Recent advances in therapeutic technologies and practices are greatly impacting the world around us, particularly when it comes to the emerging area of Music Therapy, according to senior music therapy major and president of the music therapy club Ashley Taylor, 21.
“It’s definitely emerging a lot more,” she said, referring to the newer form of therapy. “We just celebrated our 60th anniversary in 2012, so we became an official profession in 1950.”
According to Taylor, put simply, music therapy is using music to achieve non-musical goals.
For example, a music therapist may work with clients with autism, and, in order to encourage social interaction, would use songs and improvisation experiences. Or, working with a client in a hospital or youth detention setting may require using improvisation or song writing to allow expression of emotion—whether it be anger, bitterness, sadness, or anything else.
Dr. Susan Hadley, director of the music therapy program at SRU, explained the program in a different way and gives an example.
“What music therapists learn is how to use musical experiences with people with a variety of different needs, whether it’s educational, medical, behavioral, or emotional needs, to help them lead a more healthy life,” Hadley said. “Let’s say somebody had trouble speaking. We learn techniques to help people either learn language or speak better, or if they’re having trouble with physical abilities, we might use music to motivate them to do different kinds of movements.”
According to Hadley, music is an effective medium for therapeutic purposes because it is a universal element.
“It’s something that people naturally go to in so many different cultures for healing and comfort and motivation,” she said.
Dr. Sue Shuttleworth founded the music therapy program at Slippery Rock in 1977, according to music therapy professor Dr. Nicole Hahna.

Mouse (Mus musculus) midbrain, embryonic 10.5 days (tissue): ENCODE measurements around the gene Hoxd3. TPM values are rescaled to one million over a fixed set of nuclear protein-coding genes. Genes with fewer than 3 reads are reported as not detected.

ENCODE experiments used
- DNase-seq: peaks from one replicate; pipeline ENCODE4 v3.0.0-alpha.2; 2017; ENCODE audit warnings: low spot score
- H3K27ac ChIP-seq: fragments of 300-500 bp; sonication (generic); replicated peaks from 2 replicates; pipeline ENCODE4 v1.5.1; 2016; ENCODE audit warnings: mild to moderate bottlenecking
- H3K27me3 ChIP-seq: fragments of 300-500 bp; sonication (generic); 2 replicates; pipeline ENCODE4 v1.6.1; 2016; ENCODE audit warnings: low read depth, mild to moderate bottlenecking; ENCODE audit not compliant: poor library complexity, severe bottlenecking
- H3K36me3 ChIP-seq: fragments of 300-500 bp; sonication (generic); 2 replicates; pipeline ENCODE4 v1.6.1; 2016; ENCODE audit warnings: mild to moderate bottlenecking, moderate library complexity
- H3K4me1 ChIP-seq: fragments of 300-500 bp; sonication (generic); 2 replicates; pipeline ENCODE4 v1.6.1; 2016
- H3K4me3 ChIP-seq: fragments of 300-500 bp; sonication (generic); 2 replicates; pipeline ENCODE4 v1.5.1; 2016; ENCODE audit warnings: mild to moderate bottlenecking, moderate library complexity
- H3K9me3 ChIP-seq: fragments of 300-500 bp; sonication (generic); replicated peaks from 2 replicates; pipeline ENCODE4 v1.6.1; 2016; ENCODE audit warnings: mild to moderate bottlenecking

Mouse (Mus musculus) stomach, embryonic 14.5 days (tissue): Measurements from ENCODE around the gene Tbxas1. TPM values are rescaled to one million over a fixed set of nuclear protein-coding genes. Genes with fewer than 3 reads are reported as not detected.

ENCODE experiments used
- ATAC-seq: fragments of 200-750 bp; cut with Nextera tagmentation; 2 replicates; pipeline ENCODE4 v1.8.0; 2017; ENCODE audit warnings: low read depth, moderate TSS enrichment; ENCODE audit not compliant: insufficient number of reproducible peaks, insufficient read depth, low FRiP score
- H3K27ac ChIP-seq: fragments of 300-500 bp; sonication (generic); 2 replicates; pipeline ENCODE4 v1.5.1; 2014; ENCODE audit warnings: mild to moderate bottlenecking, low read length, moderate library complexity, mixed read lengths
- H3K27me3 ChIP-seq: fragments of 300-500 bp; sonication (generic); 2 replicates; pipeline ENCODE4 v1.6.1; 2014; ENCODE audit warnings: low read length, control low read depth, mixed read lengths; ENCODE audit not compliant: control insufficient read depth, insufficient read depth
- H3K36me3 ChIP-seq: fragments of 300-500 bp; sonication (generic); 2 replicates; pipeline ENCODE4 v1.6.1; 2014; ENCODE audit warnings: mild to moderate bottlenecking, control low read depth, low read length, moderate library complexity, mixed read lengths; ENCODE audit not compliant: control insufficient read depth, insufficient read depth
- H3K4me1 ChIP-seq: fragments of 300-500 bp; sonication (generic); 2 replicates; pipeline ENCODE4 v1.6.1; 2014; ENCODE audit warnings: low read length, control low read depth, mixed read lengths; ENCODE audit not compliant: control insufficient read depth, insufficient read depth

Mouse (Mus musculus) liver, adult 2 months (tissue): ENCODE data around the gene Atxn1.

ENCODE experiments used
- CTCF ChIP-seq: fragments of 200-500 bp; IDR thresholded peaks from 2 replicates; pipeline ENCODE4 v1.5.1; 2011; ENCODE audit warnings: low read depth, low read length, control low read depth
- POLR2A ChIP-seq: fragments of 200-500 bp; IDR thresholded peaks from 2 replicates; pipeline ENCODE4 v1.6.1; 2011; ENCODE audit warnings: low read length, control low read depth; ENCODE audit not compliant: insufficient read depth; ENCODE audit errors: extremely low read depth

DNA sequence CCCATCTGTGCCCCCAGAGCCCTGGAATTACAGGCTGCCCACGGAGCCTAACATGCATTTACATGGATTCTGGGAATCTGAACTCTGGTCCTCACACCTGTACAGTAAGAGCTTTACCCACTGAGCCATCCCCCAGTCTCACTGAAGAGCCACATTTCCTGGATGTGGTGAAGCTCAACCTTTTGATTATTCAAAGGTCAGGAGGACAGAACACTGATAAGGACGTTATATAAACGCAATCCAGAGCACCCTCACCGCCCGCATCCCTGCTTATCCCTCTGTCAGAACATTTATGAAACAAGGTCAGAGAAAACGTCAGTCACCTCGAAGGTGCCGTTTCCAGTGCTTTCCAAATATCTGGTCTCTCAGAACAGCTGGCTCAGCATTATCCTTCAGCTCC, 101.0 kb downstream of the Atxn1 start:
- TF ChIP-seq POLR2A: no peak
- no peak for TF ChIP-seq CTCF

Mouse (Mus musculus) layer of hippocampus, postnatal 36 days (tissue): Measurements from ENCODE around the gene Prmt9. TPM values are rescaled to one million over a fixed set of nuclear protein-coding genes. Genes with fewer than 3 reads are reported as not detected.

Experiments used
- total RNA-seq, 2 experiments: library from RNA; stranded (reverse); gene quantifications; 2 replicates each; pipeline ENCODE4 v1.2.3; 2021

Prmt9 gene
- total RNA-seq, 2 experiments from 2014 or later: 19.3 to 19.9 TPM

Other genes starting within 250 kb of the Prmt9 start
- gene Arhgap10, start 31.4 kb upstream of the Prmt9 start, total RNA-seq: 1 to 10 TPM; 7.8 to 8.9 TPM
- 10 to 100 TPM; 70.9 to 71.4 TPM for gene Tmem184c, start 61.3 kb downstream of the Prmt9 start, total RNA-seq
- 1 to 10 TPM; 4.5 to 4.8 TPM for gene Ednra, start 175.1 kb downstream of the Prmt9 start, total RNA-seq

“This is our 35th year,” Hahna said. “Our music therapy program here is very well established. It’s very student-centered and very music-centered. We have a lot of courses where the students get to re-develop their music skills. The students get a chance to really use those music skills everyday hopefully, but at least once a week with a client. So I think one of our strengths is how experiential our teaching model is here. Students can learn about music therapy and practice it all at the same time and under the supervision of a board-certified music therapist.”
Taylor, who has already spent significant hours in the field with clients, explained that each music therapy student is required to complete multiple clinical experiences.
“We start our clinicals as sophomores,” she said. “We have a different placement each semester, so for five semesters in school, and then you need to do one over the summer, so we get to work with six different populations by the time that we graduate, which is really, really nice. You get to test out what you like and what you maybe don’t like as much or what you’re good at.”
In addition, a new on-campus clinic allows more students to work directly with clients, developing their own music therapies for each and implementing them with individual or group clients.
The room, used as a classroom during the day, is full of tools, like sound recording devices and cameras that allow students to video tape and re-watch their sessions, an observation room, and a closet full of instruments.
As part in celebrating 35 years of music therapy on campus, the music therapy department is hosting its first ever Music Therapy Advocate week.
“AMTA is the American Music Therapy Association,” said Dr. Hahna “And part of the mission of AMTA has been to promote or advocate for music therapy so all the schools in this particular region –in the mid-Atlantic region have been given the encouragement to start music therapy weeks at each of our schools, so this is the same week all of our schools in the region are doing it. We’re calling it Rock Across the Region.”
Taylor explained that as part of the Music Therapy Advocate week, a guitar workshop was hosted on Thursday. Friday, from 6-8 p.m., a drum circle will be hosted at Swope, and on Sunday at 4 p.m., the music therapy annual benefit concert will take place in Swope performance hall.
Taylor, like many others in the emerging occupation, enjoys music, but says that her clients are her favorite part of her job.
“We never really walk into a session by ourselves,” she said. “We always have music there to be our co-therapist. You have something nobody else can offer – psychologists or psychiatrists or a nurse. All of those people can help your client, of course, but sometimes there are things that you can’t put into words or things that a client might not even have the ability to make words to say, and we have a way that they can manage to do that.”